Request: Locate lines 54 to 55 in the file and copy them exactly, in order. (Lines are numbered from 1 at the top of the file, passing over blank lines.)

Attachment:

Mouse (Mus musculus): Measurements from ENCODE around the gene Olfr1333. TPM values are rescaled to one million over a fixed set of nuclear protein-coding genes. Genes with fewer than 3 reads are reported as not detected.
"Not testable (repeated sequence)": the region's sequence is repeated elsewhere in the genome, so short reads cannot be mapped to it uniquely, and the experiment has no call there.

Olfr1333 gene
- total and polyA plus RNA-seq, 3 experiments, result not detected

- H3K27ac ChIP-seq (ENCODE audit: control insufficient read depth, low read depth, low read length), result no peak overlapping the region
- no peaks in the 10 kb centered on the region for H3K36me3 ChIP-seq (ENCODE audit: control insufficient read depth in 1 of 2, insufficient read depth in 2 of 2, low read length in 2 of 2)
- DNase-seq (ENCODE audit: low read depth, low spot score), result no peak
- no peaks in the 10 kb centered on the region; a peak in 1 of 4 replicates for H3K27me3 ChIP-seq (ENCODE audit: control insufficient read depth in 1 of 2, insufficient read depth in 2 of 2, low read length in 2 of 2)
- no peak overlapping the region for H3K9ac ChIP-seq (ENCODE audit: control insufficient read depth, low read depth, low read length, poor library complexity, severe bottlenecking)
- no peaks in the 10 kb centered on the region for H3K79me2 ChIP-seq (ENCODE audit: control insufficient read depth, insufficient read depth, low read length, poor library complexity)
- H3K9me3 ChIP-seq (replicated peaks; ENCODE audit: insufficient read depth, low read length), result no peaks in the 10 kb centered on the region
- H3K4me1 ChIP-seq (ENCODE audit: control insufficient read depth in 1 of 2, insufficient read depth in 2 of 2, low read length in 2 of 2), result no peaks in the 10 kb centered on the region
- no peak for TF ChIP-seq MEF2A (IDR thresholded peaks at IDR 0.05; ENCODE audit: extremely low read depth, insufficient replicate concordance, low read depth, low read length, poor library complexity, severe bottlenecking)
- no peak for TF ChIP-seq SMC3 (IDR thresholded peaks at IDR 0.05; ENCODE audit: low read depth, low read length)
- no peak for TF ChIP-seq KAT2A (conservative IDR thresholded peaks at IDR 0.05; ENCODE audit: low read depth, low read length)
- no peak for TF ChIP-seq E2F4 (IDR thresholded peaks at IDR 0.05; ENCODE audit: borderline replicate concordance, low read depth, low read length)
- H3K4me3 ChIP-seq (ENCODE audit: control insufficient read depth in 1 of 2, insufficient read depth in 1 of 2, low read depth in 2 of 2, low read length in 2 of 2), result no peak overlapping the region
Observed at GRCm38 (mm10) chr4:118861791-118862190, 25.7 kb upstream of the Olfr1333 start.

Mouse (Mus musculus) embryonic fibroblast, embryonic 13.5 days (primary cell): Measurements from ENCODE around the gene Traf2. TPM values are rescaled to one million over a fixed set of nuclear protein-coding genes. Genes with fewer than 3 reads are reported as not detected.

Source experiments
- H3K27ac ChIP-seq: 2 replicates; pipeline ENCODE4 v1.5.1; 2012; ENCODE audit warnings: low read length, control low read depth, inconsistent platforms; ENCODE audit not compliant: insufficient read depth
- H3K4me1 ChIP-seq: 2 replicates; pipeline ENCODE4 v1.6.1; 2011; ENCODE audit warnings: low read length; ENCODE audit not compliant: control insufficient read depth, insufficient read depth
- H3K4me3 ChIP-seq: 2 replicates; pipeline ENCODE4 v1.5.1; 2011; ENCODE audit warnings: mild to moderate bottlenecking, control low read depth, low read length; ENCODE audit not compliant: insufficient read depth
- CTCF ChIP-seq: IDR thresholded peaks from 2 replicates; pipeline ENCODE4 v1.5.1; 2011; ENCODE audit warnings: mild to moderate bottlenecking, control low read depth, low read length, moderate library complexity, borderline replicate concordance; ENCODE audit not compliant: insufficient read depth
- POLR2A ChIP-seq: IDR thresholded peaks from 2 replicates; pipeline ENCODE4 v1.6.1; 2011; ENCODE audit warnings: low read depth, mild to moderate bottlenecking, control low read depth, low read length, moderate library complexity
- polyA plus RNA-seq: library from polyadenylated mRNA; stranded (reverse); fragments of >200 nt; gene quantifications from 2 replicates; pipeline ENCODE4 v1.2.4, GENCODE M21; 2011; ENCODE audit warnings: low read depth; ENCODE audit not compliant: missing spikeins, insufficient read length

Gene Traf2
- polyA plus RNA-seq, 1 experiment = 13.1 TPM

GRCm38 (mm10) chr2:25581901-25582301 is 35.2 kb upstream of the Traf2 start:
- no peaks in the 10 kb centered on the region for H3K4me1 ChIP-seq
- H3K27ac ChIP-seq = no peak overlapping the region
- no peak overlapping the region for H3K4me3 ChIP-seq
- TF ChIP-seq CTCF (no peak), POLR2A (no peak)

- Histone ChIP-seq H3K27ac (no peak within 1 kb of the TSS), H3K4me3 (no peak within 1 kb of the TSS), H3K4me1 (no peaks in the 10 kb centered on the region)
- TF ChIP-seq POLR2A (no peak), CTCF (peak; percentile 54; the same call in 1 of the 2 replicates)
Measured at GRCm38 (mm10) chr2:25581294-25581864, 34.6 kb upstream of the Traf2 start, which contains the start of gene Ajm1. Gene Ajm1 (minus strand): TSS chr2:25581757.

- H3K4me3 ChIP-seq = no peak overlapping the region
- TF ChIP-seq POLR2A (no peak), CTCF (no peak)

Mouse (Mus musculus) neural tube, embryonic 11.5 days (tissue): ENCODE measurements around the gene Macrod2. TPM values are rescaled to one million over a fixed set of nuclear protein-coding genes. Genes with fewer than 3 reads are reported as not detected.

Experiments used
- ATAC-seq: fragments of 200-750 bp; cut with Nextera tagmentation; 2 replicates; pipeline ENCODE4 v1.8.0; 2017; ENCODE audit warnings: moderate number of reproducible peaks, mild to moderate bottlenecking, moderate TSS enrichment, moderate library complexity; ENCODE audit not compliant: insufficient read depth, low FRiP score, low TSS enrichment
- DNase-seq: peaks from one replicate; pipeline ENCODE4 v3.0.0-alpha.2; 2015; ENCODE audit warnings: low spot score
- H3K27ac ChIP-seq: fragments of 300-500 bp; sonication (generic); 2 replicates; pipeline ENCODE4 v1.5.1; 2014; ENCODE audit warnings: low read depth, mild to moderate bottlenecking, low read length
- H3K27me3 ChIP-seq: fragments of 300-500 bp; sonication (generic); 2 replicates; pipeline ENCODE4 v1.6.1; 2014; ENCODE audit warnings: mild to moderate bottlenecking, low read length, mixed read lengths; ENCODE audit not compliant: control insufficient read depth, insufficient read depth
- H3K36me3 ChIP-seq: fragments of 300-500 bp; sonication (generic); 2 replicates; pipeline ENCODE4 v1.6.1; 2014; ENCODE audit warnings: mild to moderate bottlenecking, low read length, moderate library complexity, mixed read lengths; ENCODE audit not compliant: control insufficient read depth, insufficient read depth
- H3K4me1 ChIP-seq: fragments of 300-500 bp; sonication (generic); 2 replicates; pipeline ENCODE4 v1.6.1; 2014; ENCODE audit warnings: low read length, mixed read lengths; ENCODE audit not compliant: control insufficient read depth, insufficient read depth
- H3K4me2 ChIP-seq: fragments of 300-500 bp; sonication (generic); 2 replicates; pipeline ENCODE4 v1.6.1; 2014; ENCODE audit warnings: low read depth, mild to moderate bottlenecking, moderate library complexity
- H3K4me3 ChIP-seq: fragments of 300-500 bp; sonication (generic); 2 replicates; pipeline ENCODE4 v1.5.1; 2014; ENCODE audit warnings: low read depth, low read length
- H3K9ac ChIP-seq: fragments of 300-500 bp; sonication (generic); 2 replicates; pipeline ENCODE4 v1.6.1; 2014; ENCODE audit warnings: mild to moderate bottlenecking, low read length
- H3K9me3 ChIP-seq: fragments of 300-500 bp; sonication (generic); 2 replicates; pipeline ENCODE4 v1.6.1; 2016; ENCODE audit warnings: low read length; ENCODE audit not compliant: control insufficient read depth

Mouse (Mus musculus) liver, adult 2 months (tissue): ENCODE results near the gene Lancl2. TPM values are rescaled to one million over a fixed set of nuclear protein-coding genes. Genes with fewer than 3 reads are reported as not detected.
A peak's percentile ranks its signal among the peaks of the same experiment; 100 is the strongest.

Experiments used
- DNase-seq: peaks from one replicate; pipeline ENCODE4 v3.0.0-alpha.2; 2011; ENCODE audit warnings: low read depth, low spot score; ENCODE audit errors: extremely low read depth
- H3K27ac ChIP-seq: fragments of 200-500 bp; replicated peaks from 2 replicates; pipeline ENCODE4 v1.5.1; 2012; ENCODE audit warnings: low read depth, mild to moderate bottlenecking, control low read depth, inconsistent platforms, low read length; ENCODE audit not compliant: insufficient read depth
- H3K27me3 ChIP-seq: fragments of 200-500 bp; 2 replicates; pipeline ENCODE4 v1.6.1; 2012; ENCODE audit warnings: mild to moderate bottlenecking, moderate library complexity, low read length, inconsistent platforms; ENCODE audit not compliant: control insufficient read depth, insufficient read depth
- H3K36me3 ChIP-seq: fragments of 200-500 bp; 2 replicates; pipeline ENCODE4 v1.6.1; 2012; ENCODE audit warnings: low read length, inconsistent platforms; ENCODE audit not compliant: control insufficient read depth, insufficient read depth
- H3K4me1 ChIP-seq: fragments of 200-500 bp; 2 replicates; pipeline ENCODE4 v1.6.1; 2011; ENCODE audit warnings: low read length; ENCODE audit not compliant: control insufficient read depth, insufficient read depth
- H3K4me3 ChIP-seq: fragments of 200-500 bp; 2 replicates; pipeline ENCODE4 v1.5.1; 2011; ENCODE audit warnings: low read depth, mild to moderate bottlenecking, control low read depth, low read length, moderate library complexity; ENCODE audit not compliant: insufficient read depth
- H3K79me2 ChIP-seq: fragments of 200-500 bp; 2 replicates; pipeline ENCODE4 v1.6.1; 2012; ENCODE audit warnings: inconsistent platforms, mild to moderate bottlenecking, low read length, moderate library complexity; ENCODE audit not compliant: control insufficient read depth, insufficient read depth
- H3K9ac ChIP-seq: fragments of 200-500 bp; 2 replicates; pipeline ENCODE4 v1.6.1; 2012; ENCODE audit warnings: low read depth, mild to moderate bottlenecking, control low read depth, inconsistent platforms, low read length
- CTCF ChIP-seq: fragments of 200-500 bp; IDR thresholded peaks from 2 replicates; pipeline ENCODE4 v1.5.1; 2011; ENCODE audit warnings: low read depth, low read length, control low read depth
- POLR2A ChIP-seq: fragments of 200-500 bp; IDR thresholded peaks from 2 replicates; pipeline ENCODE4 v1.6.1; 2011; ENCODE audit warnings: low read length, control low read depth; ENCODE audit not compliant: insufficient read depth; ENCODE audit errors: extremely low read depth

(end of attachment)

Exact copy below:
- DNase-seq: peaks from one replicate; pipeline ENCODE4 v3.0.0-alpha.2; 2011; ENCODE audit warnings: low read depth, low spot score; ENCODE audit errors: extremely low read depth
- H3K27ac ChIP-seq: fragments of 200-500 bp; replicated peaks from 2 replicates; pipeline ENCODE4 v1.5.1; 2012; ENCODE audit warnings: low read depth, mild to moderate bottlenecking, control low read depth, inconsistent platforms, low read length; ENCODE audit not compliant: insufficient read depth